• Each page, except those stated below, has an "emblem goat", used, at one time, by the Local Authority before this, 


  • the current Gate and Helmet design and, still, by many local institutions and groups.
    The exceptions are Windmill Hills which has a windmill, Windy Nook which has a burning brand, Heworth has a cup and coins, Rabbit Banks has a rabbit, Parks has oak leaves Bridges has a bridge, Angel of the North has an angel, Felling Town Centre has a tree stump and Pawnbrokers has three balls



  • Here's a couple of badges with the goat design

    This website features material from
    *The iSee website*
    now replaced by

    this new site

    Click the link and then put in the internal search facility whatever you're looking for

  •  The Felling Heritage Group brings you this online collection of photographs and information based on

    *iSee Gateshead*

    The number of iSee photographs used on this site has been reduced, and continues to be reduced at the request of Gateshead Local Studies who present their now watermarked image collection online here. Non watermarked images can be used if bought from the Council.. details below on this page. If this site inspires you to see more go to the Council's website
    *
    TFHG's own collection based on the original*
    collection of Peter Hayward

  • *Iconic pictures with, wherever possible, a link to
    the source website,and including some by members
    of  The Felling Heritage Group
  • * Youtube Videos*
    and a number of other diverse sources...

    Go here to see a fabulous, jaw dropping
    Gateshead pic



    Great Exhibition


  •  ....This one is from the Beamish collection of photos. It is of James Burke and a BBC crew filming the Gateshead No 10 Tram at Beamish

    and including  other 
    non/out of copyright photographs and copyrighted photographs, with permission
    or by the author of this website

  • Here's a pic just cos' it's nice and sets the scene

    L. Pashby's Store, 9 Durham Road, Low Fell, Gateshead c1909.

  •  
    iSee was a two 
    year project (2005-2007) to digitise non/out of copyright images contained in Gateshead's Local Studies' collection. The project was funded by a grant from the Heritage Lottery Fund. Gateshead's photograph collection includes over 10,000 images of the Gateshead Borough from the 1860s onwards. The collection, it's said, forms a unique social and political history of Gateshead, its people and its surroundings.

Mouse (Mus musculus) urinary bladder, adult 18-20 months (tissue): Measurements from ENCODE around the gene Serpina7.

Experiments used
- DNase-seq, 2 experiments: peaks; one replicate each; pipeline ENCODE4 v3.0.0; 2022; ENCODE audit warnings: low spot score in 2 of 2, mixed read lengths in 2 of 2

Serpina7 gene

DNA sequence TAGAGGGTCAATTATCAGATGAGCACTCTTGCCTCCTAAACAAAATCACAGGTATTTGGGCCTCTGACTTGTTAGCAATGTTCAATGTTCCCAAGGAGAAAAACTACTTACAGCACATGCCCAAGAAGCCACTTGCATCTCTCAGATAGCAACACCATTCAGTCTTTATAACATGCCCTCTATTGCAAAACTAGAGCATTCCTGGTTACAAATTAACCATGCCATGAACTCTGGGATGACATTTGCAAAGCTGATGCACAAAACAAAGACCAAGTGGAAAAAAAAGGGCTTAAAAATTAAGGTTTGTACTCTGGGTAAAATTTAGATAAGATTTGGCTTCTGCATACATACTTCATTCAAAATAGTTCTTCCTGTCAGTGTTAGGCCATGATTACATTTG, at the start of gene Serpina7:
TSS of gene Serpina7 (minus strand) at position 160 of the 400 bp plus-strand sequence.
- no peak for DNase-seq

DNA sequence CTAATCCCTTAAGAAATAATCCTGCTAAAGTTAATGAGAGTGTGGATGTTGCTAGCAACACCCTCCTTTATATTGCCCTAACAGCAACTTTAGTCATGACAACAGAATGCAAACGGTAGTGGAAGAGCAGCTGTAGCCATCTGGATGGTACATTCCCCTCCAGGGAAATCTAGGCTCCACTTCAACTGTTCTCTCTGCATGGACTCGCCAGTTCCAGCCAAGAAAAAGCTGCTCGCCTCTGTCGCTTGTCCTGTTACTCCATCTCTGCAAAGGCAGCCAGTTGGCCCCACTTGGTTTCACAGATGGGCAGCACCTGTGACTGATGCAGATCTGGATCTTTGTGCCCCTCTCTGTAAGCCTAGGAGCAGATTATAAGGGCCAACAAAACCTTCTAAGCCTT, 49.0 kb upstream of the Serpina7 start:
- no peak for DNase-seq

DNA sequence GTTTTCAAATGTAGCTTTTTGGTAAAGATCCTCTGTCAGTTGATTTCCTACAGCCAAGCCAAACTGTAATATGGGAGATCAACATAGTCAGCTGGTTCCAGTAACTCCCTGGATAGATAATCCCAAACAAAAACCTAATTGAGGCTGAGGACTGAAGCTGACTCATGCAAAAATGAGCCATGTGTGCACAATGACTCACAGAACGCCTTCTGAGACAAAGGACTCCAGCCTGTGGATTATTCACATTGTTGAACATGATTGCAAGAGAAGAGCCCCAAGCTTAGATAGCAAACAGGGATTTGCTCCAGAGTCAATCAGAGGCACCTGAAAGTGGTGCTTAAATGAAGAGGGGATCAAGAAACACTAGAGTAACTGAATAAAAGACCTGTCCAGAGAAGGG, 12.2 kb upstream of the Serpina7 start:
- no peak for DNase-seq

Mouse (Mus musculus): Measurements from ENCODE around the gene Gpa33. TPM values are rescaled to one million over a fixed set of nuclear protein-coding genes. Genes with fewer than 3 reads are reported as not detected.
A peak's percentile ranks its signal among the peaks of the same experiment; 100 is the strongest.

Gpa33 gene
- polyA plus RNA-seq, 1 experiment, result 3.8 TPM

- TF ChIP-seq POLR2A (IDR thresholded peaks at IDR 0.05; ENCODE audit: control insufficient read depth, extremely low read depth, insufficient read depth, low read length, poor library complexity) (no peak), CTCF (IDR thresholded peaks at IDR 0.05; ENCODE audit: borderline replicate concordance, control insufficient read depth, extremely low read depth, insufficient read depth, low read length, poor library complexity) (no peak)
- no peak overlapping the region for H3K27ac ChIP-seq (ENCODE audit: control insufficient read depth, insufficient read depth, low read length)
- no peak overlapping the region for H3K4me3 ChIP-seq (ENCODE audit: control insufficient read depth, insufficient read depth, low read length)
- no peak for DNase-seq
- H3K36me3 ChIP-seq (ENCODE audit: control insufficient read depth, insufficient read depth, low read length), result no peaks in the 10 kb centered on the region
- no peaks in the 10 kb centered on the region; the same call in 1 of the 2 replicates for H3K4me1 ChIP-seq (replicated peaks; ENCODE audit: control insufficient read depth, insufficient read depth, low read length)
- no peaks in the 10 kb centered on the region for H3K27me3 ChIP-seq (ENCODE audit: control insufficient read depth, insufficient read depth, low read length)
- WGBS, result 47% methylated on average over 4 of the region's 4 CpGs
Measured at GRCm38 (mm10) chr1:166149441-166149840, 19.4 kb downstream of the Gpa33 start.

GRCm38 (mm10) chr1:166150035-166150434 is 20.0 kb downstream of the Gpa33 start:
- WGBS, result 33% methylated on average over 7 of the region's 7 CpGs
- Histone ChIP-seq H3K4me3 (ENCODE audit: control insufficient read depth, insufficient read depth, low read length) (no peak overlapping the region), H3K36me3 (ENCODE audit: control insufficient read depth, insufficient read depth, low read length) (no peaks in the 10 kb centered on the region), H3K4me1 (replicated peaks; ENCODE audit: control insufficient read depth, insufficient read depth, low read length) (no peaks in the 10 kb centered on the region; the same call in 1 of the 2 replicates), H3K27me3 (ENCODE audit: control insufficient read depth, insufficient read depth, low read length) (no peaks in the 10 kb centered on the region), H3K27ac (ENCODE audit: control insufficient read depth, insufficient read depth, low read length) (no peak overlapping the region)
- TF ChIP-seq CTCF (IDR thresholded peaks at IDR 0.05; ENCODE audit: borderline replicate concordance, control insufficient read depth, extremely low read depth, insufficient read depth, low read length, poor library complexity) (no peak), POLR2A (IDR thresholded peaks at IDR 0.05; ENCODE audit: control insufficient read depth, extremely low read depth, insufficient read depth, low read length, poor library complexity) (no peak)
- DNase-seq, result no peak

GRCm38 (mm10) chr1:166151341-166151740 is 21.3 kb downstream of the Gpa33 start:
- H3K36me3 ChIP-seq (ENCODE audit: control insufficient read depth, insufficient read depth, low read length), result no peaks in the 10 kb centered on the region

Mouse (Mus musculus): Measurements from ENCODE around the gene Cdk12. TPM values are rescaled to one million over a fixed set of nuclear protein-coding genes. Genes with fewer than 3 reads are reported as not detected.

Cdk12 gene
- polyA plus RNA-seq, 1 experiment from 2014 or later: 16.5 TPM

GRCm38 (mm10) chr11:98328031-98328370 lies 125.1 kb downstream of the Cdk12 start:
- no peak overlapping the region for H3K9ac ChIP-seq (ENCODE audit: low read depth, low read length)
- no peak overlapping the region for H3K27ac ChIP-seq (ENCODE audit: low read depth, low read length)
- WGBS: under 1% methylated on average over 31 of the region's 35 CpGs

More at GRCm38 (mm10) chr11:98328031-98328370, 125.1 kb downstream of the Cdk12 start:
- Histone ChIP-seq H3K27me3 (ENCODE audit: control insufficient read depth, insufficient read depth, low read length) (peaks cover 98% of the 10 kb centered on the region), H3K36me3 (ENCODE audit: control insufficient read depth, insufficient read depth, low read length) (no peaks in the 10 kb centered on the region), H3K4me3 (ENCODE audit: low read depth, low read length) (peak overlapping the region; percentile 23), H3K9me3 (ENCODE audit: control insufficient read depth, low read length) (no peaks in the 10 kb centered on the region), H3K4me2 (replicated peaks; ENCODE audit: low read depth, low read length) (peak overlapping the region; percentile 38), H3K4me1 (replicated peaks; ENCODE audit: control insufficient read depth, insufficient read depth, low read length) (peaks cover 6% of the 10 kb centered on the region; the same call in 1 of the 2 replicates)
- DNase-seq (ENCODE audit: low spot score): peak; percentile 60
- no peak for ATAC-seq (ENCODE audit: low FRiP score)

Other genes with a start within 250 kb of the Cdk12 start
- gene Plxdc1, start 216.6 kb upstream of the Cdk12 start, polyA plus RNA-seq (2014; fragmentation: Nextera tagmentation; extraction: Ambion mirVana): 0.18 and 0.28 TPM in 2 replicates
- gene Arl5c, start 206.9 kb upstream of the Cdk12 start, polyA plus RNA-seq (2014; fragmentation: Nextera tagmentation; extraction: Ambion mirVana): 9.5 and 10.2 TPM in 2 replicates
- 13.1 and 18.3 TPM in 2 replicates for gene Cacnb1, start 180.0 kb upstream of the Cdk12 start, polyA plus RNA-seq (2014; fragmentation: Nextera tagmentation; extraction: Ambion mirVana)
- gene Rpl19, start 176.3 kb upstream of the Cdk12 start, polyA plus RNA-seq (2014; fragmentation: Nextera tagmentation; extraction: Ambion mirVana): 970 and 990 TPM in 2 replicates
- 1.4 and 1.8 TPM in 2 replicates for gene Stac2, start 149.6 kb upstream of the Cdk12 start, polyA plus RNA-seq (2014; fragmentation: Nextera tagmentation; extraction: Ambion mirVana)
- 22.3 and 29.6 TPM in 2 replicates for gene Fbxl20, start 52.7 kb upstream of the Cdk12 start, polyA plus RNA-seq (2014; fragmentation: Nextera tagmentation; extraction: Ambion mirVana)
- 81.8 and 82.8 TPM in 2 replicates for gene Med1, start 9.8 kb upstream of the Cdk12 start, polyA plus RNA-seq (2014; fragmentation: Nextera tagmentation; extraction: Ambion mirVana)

Project staff and volunteers digitised and researched over 5000 images for the project. Although the project has officially ended, volunteers have continued to work with the collection, scanning and adding more images each week.
    The Hayward collection specifically about The Felling district was also gathered over many years and now features 
    in the regular history exhibitions staged by

                The Felling Heritage Group
    which is willing to stage exhibitions, on request

    As stated above the iSee Gateshead historic picture collection is now on
  • The website you're now viewing has a lot of photographs of houses, pubs and schools and one major function is so that the local area can be seen by genealogists from around the World. Jon Bratton, the main author of this website, made himself familiar with the internal search facility of the iSee website and was able to answer queries raised. It was the non-findability of the website's content by Google that prompted the development of this website. If you are a genealogist wanting to see where your ancestors lived, and can't find what you're looking for, email to jon@jbratton.com



  • Title:  44-54 High Street, Gateshead, c1889
      by Knowles, W.H.
    Date:  C1889
    Reference Number:  GL004052
    Harrison's Cooperage, Thos. Ryan Butcher, our first Lidl store, John Wood

  • Gateshead's rich history is here in a searchable form
    ...of use, in particular to genealogists, who could be anywhere in the World and want to see where their "Heed" ancestors came from
    Additional photographs will also be added from other collections sent in by contributors

    Samples

    Brunswick Street, Barn Close, Gateshead
    Date:  C.1936
    Reference Number:  GL002685
      Looking North from the front of Number 199.


    The Barn Close flats were the first multi-storey blocks on Tyneside. They were completed in 1956 and consisted of 196 dwellings in four t-shaped blocks with communal roof-top walking areas.